When one identifies oneself as a Republican, assumptions are made.
Hillary Rosen’s comment drew attention to . And with each of the Republican candidates asserting themselves as pro-life — although presumptive nominee Mitt Romney is a former choicer — the ensuing hysteria that Roe v. Wade will be overturned has reached fever pitch.
The unfortunate consequences of the well funded and noisy “religious right” hijacking the Republican party’s traditional values of small government, cautious spending and personal liberty are many. Ask yourselves these questions: will it affect your daily life if your lesbian or gay friends marry? How about if your babysitter begins taking birth control pills before she leaves for college? What if the nice lady three blocks over decides to terminate her pregnancy? And what if a coworker’s mother, dying from cancer and suffering unspeakable indignities, asks for euthanasia?
Social conservatives believe that the government should take a strong role in determining a society’s moral code, thus increasing the presence of Big Brother in the average citizen’s day to day life. Yet, isn’t a society that guarantees freedom of religion already determining that moral code, without help from our elected officials? And how does that jive with fiscal conservatives who want less interference from our bloated governmental friends?
As a fiscally conservative voter, I don’t believe that creating expensive, wasteful bureaucracy automatically solves society’s problems. And I definitely don’t want my government weighing in on whether or not I can get an abortion or whether my gay friends can get married.
High handed moral commentary doesn’t sit well with the electorate at large. Even when the Republicans enjoyed Congressional majority plus Oval Office residency, Roe v. Wade remained intact; the “moral majority” did not succeed.
I don’t believe that Republican leaders really believe in the pro-life cause. In fact, I think they think it’s a lost cause. They do not take up socially conservative reforms with the zeal of tax reform, government spending or universal health care.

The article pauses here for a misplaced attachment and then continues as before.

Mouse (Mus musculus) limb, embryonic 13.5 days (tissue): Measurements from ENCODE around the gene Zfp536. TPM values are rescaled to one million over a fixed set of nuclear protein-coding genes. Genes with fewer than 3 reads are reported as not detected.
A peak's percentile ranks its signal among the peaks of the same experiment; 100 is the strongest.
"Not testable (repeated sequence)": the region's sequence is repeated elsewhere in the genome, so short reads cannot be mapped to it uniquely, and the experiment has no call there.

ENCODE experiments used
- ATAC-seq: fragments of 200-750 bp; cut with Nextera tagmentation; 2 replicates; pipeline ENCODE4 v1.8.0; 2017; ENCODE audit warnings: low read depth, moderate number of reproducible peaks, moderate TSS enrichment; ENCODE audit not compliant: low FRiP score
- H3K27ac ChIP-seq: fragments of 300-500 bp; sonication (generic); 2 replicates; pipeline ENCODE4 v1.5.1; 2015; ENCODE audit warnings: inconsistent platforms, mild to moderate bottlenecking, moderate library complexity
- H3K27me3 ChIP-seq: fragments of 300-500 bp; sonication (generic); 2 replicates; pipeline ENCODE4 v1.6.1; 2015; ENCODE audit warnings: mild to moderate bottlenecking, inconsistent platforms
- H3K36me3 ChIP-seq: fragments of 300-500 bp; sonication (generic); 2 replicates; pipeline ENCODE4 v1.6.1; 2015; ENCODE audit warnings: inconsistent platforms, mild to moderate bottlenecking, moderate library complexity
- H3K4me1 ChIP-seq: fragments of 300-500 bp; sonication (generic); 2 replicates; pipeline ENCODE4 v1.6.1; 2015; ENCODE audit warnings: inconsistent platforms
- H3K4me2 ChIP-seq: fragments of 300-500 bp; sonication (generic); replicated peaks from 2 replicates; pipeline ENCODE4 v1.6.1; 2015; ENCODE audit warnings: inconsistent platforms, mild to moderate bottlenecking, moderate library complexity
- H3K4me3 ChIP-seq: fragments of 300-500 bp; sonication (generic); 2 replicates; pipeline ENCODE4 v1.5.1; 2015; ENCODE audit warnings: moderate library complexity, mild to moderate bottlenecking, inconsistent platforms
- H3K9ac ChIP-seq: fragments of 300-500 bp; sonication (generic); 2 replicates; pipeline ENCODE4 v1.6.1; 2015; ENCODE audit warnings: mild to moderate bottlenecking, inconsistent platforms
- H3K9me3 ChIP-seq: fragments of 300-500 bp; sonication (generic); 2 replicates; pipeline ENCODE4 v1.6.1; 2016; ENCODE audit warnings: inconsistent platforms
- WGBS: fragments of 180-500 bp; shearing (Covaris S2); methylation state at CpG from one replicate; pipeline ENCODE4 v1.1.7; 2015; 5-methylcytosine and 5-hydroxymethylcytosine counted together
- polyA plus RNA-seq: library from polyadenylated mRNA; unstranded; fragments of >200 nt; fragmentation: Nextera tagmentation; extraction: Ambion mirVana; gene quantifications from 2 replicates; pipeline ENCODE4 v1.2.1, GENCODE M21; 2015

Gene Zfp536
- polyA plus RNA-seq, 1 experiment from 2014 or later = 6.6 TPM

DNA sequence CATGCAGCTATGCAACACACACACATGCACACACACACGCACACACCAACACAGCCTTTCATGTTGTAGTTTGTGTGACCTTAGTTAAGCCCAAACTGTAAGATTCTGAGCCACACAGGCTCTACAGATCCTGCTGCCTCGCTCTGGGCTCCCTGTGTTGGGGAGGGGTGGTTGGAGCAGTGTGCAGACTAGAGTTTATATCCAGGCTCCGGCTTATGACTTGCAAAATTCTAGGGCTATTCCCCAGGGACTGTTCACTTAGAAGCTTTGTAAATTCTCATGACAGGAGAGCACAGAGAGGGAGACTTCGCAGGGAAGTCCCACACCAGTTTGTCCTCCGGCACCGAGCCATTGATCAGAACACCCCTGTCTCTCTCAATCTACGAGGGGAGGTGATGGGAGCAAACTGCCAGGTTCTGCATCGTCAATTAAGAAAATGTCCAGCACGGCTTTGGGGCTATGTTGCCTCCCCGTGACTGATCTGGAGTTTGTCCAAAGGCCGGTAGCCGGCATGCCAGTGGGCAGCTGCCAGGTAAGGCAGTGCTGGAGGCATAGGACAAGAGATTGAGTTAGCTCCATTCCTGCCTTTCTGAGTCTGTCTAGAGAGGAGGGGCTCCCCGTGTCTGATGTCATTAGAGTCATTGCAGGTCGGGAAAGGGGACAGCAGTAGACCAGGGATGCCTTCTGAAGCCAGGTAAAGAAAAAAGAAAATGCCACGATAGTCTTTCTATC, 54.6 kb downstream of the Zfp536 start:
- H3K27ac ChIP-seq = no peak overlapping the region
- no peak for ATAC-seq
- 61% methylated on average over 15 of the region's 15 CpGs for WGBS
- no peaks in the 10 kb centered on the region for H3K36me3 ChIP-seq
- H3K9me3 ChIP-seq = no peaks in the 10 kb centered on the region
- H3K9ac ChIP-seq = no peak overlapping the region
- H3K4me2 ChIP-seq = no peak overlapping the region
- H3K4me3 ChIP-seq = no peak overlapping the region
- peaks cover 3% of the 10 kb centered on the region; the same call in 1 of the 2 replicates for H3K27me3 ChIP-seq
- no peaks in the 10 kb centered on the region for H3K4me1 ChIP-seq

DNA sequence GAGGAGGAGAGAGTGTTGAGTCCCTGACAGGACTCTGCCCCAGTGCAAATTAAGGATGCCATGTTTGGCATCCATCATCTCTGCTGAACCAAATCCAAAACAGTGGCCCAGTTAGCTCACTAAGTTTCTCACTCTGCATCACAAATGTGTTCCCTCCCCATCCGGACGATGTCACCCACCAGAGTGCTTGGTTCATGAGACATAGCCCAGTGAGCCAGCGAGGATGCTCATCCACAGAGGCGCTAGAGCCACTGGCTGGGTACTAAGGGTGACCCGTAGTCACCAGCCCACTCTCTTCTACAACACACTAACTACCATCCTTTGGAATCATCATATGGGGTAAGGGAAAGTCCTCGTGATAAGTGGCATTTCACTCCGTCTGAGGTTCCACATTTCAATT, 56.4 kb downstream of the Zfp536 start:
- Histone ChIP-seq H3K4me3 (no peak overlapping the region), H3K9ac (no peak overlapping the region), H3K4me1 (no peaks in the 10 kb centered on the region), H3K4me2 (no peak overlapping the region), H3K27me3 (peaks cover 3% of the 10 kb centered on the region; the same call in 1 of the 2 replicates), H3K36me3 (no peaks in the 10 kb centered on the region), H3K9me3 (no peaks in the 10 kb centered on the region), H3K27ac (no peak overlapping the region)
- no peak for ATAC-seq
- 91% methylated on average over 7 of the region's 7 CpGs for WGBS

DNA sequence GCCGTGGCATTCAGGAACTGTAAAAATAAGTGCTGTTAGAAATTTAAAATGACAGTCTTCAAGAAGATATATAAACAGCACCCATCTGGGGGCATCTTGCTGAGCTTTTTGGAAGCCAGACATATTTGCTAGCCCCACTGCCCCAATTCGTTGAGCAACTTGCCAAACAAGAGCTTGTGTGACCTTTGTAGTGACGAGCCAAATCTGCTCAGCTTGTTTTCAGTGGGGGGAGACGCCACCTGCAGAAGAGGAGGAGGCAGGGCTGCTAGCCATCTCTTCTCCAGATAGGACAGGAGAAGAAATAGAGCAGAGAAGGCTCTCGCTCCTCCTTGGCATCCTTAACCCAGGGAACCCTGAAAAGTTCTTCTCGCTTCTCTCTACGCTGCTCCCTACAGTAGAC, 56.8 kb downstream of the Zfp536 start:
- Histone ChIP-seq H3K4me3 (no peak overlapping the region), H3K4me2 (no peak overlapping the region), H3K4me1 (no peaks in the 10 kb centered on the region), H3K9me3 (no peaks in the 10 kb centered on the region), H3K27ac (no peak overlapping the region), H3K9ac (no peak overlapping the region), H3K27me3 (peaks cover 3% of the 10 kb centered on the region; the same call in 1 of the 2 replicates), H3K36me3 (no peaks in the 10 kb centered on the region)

Nevertheless, many Republicans believe they require social conservatives’ support for electoral success. When they pander to these special interests, they lose what I believe is a growing constituency of voters who support limited government and low taxes but believe that what goes on in America's bedrooms and doctors offices is private.
It’s time for our Republican leadership to stop pandering to the religious right so we can hear instead about their personal beliefs. Republicans talk about being pro-life — and they may be, in their own personal decisions — but they’re actually pro-choice.
Exhibit A? None other than Romney, who declared himself pro-choice during a senate run versus Democrat Ted Kennedy. Even after he decided he was pro-life while running for the governor’s seat years later, he did nothing to overturn Massachusetts’ pro-choice laws. In fact, he forced the state’s Catholic hospitals to provide emergency contraception to rape victims.
Exhibit B is the morning after pill, a topic that social conservatives scramble to address. Scientifically, the pill works before conception occurs, thereby removing the pro-lifer’s “personhood” argument. Even former presidential candidate Ron Paul, a physician by trade who also happens to be pro-life, stated that the morning after pill is nothing more than amped up birth control. And guess who made the morning after pill available over the counter to adults over the age of 18? Everyone’s favorite presidential punching bag, George W. Bush.
So far — and this is why I think pro-choicers have little to fear — social conservatives have only demonstrated that they believe abortion is wrong. They have not proven to the American people why abortion — or gay marriage, for that matter — should be illegal. And I don’t believe that they will ever be able to win that argument, as evidenced by their abandonment of Roe v. Wade to focus on legislatively establishing a fetus as a person (and thus protected by the Fourteenth Amendment, negating Roe v. Wade).
What is especially ironic about the conservative religious stranglehold is that socially conservative attitudes limit personal freedoms, a philosophy that Republicans say they hold dear. Extremist rhetoric from both sides forces level-headed voters out of the debate entirely. And it’s these level headed voters that the Republican Party needs most.
First, I believe that most voters — Democrat or Republican — believe that major health decisions should be private. Second, social services are expensive. Given the choice between keeping abortion legal and funding expensive bureaucratic programs, isn’t it wiser to allow personal health freedom while also limiting social spending? Third, legal abortion does not limit the individual’s right to not get an abortion — in other words, you’re still pro-life!
The point is that the Republican Party would be wise to adopt the “big tent” policy as espoused by the Republican Majority for Choice. These GOPers believe social tolerance promotes personal freedom and privacy through education and prevention initiatives. And as we all know, an ounce of prevention is worth a pound of cure.